MLK’s Legacy Is about Moral Clarity, Not Easy Analogies
Recently, in honor of Martin Luther King Jr. Day, the civil rights movement, which King led, and the struggle for Palestinian statehood, have been analogized and morally linked in ways that might have surprised King himself. These tortured analogies reject everything King represented. After all, he preached peaceful and “passive nonviolent resistance,” a strategy that most Palestinian leaders have never embraced. Too many Palestinian leaders are dedicated to eradicating Israel, not living beside it.
Despite widespread slanders of ethnic cleansing, there is no genocide against the Palestinians. Their people, in fact, have doubled in population since 1967. Nor are Israel’s practices, as Michelle Alexander assesses in the New York Times, “reminiscent of apartheid in South Africa and Jim Crow segregation in the United States,” surely not when Arabs serve on the Israeli Supreme Court and can live, work and eat anywhere they choose, vote freely in elections and are represented in parliament.
The only nation in the Middle East where civil rights exist for racial minorities, homosexuals and women is Israel. It is to Israel where Ethiopian Jews were airlifted from Sudan, and where an Israeli-born Ethiopian woman was in 2013 crowned Miss Israel. It’s also in Israel where a forest is named for Martin Luther King.
If she wants to invoke Dr. King’s name, maybe she should consider what he would say about the dictatorship created by Mahmoud Abbas, who is now serving the 11th year of his four-year term. What would he say about the Palestinian Authority’s silencing of its critics by jailing, torturing, and sometimes killing them? What would he say about the “honor killings” of women who have violated someone’s ideas of moral behavior? And what about their persecution of homosexuals, or the denial of women’s rights, freedom of speech, and the persecution of Christians by Hamas and Palestinian groups in the West Bank?
I am fed up with the hypocrisy of people who claim to be concerned about the human rights of Palestinians but are silent when it comes to their mistreatment by their fellow Palestinians or, in the case of places such as Lebanon and Syria, by their fellow Arabs. Why doesn’t Alexander have anything to say about the slaughter of Palestinians by Bashar al-Assad? Does she believe King would look the other way as she does? I think not.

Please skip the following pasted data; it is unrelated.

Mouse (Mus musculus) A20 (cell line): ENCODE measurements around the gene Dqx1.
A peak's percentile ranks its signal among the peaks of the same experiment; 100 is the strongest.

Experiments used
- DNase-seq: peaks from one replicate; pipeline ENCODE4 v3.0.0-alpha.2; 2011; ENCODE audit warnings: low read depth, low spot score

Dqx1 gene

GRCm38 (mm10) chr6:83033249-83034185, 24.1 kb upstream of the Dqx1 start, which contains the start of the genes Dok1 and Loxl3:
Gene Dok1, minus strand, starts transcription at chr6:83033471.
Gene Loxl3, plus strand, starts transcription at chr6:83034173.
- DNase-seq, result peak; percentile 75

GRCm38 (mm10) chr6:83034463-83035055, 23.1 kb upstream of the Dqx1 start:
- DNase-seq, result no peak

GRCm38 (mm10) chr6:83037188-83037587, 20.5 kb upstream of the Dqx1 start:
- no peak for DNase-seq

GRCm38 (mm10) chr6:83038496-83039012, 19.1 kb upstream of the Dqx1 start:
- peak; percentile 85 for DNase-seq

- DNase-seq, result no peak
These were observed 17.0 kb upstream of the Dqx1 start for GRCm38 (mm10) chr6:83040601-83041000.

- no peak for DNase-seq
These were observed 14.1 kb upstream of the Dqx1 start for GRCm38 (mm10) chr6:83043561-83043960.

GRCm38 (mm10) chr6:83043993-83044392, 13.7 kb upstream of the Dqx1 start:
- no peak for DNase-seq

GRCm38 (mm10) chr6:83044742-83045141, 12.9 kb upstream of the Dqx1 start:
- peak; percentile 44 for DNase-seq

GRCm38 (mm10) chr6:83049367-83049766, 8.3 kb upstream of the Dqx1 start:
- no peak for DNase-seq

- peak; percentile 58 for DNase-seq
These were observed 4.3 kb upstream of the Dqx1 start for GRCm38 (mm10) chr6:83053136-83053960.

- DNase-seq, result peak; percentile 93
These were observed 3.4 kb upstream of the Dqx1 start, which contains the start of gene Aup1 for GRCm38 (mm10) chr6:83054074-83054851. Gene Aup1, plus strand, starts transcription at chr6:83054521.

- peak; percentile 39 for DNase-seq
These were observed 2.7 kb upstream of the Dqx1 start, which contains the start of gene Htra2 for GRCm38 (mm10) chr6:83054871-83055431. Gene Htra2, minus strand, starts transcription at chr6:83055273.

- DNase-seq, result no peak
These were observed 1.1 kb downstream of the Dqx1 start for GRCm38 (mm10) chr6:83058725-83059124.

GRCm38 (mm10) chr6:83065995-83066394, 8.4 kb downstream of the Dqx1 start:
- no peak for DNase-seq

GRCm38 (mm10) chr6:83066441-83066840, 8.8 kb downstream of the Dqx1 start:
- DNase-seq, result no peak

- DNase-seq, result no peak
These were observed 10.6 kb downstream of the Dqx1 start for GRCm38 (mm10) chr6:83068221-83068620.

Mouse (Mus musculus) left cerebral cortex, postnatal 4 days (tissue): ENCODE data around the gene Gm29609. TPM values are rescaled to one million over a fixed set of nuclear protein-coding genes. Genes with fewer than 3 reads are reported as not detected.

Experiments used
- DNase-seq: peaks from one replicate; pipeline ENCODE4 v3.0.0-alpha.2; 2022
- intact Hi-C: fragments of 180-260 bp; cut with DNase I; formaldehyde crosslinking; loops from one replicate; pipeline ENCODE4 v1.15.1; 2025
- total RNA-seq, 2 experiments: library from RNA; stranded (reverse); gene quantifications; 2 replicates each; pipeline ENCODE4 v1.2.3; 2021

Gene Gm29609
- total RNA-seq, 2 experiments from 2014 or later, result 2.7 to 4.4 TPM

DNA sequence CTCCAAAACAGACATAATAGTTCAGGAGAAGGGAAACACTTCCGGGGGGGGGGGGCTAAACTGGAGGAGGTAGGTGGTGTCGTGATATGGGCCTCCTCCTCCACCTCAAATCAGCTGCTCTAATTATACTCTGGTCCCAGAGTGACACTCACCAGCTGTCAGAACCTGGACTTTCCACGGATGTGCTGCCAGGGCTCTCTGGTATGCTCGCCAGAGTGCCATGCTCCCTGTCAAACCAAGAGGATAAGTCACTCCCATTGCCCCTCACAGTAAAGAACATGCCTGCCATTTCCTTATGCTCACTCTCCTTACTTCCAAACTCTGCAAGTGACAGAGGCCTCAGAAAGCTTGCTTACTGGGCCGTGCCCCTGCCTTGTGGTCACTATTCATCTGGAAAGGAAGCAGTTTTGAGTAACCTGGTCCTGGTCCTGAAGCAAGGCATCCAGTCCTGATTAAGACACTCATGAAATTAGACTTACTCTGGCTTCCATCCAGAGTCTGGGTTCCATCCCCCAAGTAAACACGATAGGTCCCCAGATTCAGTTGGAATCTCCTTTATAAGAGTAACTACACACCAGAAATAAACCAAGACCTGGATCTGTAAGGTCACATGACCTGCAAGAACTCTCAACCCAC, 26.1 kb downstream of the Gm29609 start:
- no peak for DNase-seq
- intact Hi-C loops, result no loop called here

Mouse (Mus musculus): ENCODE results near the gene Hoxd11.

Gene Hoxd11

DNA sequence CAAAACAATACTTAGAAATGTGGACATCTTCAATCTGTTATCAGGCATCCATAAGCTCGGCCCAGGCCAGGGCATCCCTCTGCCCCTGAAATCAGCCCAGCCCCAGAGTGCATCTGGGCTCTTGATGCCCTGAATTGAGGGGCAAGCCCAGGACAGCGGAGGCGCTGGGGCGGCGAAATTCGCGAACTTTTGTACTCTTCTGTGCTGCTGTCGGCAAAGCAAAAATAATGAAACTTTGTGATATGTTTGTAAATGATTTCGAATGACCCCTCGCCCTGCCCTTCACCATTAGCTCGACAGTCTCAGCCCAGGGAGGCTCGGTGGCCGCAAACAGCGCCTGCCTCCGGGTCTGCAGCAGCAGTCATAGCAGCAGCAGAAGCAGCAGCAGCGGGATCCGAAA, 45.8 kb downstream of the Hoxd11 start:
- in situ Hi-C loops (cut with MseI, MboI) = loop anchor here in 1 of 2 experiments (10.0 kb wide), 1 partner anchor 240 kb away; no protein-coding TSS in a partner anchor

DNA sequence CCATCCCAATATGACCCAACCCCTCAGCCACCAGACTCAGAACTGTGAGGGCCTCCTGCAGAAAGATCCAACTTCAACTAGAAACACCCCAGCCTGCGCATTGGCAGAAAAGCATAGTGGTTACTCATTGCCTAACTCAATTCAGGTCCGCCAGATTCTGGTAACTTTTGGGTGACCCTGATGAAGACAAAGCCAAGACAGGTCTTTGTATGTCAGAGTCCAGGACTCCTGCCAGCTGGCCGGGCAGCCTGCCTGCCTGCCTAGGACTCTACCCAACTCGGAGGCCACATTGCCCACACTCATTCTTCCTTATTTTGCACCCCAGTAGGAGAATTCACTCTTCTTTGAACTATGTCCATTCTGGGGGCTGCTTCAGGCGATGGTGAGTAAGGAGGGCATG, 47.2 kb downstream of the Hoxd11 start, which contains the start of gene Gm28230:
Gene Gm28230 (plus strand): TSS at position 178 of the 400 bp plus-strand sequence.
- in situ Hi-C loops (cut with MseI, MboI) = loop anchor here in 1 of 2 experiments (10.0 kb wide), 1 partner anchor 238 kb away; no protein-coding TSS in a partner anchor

Paragraph after paragraph of her article is filled with vitriol. She says that Israel will not discuss Palestinian refugees; that’s a lie. Since 1948, Israelis have offered to allow tens of thousands to return — but no Israeli from any political party would accept the idea that Palestinians have a “right” to return, thus destroying Israel as a Jewish state.
Alexander also trots out the tired canard of comparing Israel to South Africa. This specious argument has been rebutted ad nauseum, but it is as odious and malignant as Holocaust denial.
Finally, Alexander says that “the days when critiques of Zionism and the actions of the State of Israel can be written off as anti-Semitism are coming to an end.” King saw things differently. When a student attacked Zionism during an event in 1968, King responded: “When people criticize Zionists, they mean Jews. You’re talking anti-Semitism.”
Dozens of British cultural figures have signed a letter calling on the UK’s national broadcaster, the BBC, to push for relocating the upcoming Eurovision Song Contest from Israel to another country.
The letter, which was printed in the Guardian newspaper on Tuesday, cited Israel’s human rights record in the West Bank as the reason.
“Eurovision may be light entertainment, but it is not exempt from human rights considerations – and we cannot ignore Israel’s systematic violation of Palestinian human rights,” read the letter, which was sent ahead of the UK choosing its entry for the international song contest.
“The BBC is bound by its charter to ‘champion freedom of expression,’” the letter continued. “It should act on its principles and press for Eurovision to be relocated to a country where crimes against that freedom are not being committed.
“The European Broadcasting Union chose Tel Aviv as the venue over occupied Jerusalem – but this does nothing to protect Palestinians from land theft, evictions, shootings, beatings and more by Israel’s security forces,” it said.
Among those who signed the letter were British musicians Peter Gabriel and Roger Waters; actors Julie Christie, Miriam Margolyes and Maxine Peake; directors Ken Loach and Mike Leigh; and writers Caryl Churchill and A.L. Kennedy.
A letter by 50 British cultural figures calling for the BBC to press Eurovision not to hold their 2019 song contest in Israel was dutifully published in the Guardian on Jan. 29th. The letter, replete all the predictable canards by a who’s who of anti-Zionist activists (aka, the ‘I hate Israel’ rubber stamp brigade), is also promoted in a separate Guardian article published the same day by the paper’s Music Editor.